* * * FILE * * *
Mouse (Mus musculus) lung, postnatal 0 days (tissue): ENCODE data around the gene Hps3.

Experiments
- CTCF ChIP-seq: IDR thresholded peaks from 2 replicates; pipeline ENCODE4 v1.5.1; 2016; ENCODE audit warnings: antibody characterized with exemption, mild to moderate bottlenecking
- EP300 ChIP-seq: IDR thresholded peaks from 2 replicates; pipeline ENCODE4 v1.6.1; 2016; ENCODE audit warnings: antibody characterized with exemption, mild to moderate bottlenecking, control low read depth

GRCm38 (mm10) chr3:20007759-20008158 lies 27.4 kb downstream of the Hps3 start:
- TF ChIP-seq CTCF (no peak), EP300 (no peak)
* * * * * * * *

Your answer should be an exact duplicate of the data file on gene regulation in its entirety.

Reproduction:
Mouse (Mus musculus) lung, postnatal 0 days (tissue): ENCODE data around the gene Hps3.

Experiments
- CTCF ChIP-seq: IDR thresholded peaks from 2 replicates; pipeline ENCODE4 v1.5.1; 2016; ENCODE audit warnings: antibody characterized with exemption, mild to moderate bottlenecking
- EP300 ChIP-seq: IDR thresholded peaks from 2 replicates; pipeline ENCODE4 v1.6.1; 2016; ENCODE audit warnings: antibody characterized with exemption, mild to moderate bottlenecking, control low read depth

GRCm38 (mm10) chr3:20007759-20008158 lies 27.4 kb downstream of the Hps3 start:
- TF ChIP-seq CTCF (no peak), EP300 (no peak)